The Turing Test


PC, Xbox One

These tests, we’re told, are be­yond the ca­pac­ity of ma­chines; they can only be solved by a hu­man brain. Well, per­haps not this one. Oh, we get there in the end – it turns out that this isn’t an ex­am­ple of need­lessly finicky puz­zle de­sign so much as a re­minder to look up oc­ca­sion­ally – but it’s enough for us to con­cede that maybe we don’t rep­re­sent the ideal of in­tel­li­gent be­hav­iour to which Turing’s pa­per re­ferred.

Such stick­ing points are, thank­fully, rare, which says much for the el­e­gant es­ca­la­tion of chal­lenge and com­plex­ity in Bulk­head In­ter­ac­tive’s de­signs – not least since it’s all ac­com­plished with­out a word of as­sis­tance. These co­nun­drums are built around the trans­fer­ral of con­trol, as you use a gun-shaped En­ergy Ma­nip­u­la­tion Tool (EMT) to vac­uum up and launch en­ergy orbs from one power source to an­other.

At first, that means noth­ing more tax­ing than find­ing a door that’s held open and re­mov­ing its en­ergy source to power an­other that lies be­tween you and the exit. Then the num­ber of doors in­creases while your sup­ply of orbs shrinks. Some orbs re­side within cubes that must be trans­ported man­u­ally to their des­ti­na­tion. It’s only re­ally this phys­i­cal el­e­ment that would seem to dis­al­low ma­chines from tak­ing part; oth­er­wise these all ap­pear to be sin­gle-so­lu­tion logic prob­lems. The most ef­fi­cient op­tion tends to be the only one.

This cen­tral me­chanic fea­tures to the end, but as you pass from one area to the next, it’s steadily ac­com­pa­nied by more new el­e­ments. Pur­ple and green orbs lack the con­sis­tent power of their blue coun­ter­parts, flick­ing on and off – though that makes them ideal for ob­jects you don’t nec­es­sar­ily want to re­main in place. Reds, mean­while, lack stay­ing power, sup­ply­ing just enough en­ergy for you to cross a light bridge, per­haps, but run­ning out of juice within sec­onds of you reach­ing the other side. There are levers to move gi­ant mag­nets and re­po­si­tion walk­ways, pres­sure plates to weigh down, and beams of light con­trol­ling hy­draulic plat­forms whose path you may need to tem­po­rar­ily ob­struct. To this end and more, you’ll later be able to in­ter­face with a ro­bot ally and CCTV cam­eras – as long as you main­tain an un­bro­ken line of sight – both of which can trig­ger elec­tronic switches that can’t be man­u­ally ac­ti­vated.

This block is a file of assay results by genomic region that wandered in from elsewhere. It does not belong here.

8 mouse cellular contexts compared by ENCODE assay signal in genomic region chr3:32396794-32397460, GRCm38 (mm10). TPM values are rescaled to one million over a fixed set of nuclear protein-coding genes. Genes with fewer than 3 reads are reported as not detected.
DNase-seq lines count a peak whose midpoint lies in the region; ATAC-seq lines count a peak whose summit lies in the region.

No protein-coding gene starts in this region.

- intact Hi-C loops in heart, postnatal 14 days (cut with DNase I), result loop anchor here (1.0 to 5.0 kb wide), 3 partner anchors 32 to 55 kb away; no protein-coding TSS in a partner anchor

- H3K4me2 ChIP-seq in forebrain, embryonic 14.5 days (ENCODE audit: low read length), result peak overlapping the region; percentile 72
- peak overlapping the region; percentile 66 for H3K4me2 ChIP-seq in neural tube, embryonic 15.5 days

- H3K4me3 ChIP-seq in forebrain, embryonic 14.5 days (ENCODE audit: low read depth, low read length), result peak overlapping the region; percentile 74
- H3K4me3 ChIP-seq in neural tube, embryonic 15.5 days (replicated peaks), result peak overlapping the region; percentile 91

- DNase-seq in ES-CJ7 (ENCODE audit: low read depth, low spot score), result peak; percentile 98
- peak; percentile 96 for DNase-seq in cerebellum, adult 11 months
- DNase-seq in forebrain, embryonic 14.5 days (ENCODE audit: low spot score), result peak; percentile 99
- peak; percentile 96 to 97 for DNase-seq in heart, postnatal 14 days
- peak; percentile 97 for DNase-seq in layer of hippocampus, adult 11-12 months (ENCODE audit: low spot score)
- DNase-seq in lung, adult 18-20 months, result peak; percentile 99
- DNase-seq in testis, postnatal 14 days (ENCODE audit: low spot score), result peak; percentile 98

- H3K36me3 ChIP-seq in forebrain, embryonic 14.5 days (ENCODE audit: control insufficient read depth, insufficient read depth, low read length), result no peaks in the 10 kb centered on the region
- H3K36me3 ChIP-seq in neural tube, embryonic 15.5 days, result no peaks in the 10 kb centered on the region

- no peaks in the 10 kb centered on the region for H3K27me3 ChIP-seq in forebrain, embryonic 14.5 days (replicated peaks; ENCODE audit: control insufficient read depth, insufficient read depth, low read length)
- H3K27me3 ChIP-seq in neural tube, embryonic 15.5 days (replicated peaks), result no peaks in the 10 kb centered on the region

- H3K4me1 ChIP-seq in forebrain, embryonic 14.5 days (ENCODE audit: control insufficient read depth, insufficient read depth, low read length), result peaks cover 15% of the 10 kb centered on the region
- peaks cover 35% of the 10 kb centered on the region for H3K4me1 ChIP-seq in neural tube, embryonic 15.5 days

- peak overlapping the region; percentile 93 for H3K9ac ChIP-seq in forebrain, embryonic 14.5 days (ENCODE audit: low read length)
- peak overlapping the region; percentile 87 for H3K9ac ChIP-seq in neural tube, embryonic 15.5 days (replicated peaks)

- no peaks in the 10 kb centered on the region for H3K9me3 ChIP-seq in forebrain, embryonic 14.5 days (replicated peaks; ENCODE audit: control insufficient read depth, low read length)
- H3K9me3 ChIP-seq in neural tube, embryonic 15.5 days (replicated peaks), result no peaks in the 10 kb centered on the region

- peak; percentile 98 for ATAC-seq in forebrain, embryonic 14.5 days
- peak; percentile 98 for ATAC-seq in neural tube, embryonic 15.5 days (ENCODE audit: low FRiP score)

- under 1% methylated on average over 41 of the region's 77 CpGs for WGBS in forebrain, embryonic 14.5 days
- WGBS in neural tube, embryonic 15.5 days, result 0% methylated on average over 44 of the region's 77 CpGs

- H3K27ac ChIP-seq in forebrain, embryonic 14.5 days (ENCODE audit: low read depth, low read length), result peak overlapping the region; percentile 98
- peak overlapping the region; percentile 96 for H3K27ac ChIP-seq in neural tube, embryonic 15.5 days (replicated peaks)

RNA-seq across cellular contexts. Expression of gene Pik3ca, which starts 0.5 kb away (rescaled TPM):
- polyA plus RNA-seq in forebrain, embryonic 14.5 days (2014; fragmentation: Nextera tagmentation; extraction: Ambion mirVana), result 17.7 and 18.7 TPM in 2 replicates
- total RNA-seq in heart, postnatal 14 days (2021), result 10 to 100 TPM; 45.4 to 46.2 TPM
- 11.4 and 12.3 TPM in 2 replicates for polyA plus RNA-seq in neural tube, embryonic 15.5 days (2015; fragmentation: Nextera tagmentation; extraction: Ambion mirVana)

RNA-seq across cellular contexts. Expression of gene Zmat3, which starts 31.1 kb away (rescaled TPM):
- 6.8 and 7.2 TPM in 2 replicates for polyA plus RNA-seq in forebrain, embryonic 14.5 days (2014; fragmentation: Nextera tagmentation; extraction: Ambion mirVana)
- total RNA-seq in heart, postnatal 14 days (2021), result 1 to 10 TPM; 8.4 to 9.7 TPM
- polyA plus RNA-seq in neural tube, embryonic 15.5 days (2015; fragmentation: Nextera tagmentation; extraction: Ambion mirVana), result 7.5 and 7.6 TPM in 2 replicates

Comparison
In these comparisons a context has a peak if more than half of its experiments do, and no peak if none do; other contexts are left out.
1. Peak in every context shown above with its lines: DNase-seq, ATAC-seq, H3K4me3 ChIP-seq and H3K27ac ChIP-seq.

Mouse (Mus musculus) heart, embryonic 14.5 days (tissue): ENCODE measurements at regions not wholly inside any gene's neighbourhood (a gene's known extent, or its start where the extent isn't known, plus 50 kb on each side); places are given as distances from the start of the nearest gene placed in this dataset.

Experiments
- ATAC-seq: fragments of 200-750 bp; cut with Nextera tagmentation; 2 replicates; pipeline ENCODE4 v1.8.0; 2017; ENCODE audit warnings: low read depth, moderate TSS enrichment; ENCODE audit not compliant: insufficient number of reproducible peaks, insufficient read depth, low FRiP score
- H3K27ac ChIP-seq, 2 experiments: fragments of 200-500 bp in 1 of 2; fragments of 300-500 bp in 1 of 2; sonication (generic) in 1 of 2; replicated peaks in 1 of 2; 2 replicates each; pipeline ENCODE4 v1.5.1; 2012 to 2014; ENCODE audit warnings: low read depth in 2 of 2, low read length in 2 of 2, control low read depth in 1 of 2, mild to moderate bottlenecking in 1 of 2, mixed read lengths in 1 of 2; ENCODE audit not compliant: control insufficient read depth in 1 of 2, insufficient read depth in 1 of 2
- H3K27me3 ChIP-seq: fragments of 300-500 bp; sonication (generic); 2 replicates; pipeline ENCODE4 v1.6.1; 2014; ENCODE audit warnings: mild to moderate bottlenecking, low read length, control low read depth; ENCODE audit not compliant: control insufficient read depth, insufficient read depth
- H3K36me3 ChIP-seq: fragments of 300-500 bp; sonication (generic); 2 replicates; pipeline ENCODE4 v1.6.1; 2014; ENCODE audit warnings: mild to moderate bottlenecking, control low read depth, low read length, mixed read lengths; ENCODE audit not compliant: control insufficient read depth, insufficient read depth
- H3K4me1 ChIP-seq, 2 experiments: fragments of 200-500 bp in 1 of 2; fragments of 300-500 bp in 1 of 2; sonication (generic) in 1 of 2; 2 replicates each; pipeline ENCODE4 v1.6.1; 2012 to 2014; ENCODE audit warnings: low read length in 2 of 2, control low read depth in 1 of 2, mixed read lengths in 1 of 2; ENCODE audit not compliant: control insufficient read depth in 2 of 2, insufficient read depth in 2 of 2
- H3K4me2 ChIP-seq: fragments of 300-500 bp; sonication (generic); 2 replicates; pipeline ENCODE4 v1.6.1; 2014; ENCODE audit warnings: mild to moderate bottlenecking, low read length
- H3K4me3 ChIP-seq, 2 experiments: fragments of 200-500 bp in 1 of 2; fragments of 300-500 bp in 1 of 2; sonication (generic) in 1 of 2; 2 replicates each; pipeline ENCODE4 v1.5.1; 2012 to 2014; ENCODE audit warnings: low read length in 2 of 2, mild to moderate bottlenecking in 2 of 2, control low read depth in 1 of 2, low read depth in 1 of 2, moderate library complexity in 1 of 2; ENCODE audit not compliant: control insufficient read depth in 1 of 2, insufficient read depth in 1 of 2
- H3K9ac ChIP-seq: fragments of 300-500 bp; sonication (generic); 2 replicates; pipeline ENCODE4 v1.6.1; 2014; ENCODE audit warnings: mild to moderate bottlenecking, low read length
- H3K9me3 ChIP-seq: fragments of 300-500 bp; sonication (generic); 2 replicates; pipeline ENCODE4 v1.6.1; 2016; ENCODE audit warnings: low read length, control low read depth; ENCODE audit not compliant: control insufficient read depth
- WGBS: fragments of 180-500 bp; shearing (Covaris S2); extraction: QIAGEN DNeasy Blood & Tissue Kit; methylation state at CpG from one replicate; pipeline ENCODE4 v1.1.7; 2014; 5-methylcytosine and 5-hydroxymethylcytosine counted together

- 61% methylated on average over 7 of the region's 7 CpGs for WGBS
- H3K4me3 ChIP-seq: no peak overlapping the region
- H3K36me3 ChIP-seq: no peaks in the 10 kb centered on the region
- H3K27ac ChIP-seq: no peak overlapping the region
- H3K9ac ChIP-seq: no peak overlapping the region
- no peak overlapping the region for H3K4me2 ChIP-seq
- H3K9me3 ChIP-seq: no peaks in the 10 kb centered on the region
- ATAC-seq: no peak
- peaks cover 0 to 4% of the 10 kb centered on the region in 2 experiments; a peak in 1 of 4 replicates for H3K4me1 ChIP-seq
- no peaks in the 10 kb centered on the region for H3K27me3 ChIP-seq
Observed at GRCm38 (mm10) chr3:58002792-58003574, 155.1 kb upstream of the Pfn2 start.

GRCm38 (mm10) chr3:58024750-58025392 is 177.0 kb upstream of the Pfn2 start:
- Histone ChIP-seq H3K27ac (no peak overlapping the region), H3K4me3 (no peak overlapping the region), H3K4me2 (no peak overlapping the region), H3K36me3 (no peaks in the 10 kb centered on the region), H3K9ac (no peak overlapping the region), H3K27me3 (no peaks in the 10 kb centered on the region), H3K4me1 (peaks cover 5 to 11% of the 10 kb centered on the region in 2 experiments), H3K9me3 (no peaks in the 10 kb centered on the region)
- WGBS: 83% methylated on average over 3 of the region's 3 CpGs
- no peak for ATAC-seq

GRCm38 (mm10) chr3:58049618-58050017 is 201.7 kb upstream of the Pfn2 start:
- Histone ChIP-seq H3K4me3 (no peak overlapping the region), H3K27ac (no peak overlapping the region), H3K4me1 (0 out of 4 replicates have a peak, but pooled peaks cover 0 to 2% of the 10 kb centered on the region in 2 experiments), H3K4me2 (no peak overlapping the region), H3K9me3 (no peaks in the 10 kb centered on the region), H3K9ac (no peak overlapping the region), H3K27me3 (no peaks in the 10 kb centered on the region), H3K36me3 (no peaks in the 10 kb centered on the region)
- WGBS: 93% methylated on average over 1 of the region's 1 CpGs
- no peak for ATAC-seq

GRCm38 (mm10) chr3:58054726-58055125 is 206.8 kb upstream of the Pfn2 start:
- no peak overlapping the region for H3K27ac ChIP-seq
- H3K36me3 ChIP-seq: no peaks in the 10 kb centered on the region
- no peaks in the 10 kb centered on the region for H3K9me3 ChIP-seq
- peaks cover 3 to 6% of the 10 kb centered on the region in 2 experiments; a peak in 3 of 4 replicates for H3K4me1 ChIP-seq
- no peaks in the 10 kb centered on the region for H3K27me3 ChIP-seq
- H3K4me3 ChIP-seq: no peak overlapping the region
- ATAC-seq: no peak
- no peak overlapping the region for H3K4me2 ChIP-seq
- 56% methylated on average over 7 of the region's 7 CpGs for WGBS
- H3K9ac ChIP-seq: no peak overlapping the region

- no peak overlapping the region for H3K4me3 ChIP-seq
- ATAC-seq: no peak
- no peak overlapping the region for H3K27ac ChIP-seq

But wait, weren’t these tests de­signed for hu­man brains? We ap­pear to have been mis­led. Then again, that’s kind of the point: EMT no longer seems such a func­tional name when you con­sider the wider mean­ing of that M. From the out­set it’s clear your mis­sion was never likely to be straight­for­ward. As as­tro­naut Ava Turing in­ves­ti­gates an ISA re­search fa­cil­ity on Jupiter’s moon of Europa, os­ten­si­bly to look for its miss­ing oc­cu­pants, the warn­ing signs are ob­vi­ous as soon as you touch down. Take, for ex­am­ple, your seem­ingly friendly AI guide, Tom. He is cour­te­ous and po­lite as he and Ava con­verse be­tween each puz­zle room, but a cou­ple of hours in you’re al­ready half ex­pect­ing him to break into Daisy, Daisy. In truth, the hints of a quiet, un­der­ly­ing malev­o­lence come a lit­tle too soon, but your un­ease grows as you lis­ten in to au­dio logs of ear­lier ex­changes be­tween Tom and the ISA crew. There’s some­thing si­mul­ta­ne­ously child­ish and chill­ing as Tom con­cludes an ar­gu­ment by say­ing, “You’re not bet­ter than me,” even though his ar­gu­ment is rooted in the logic of his pro­gram­ming. “It is not a threat,” he in­sists in an­other, in a way that deeply im­plies the op­po­site.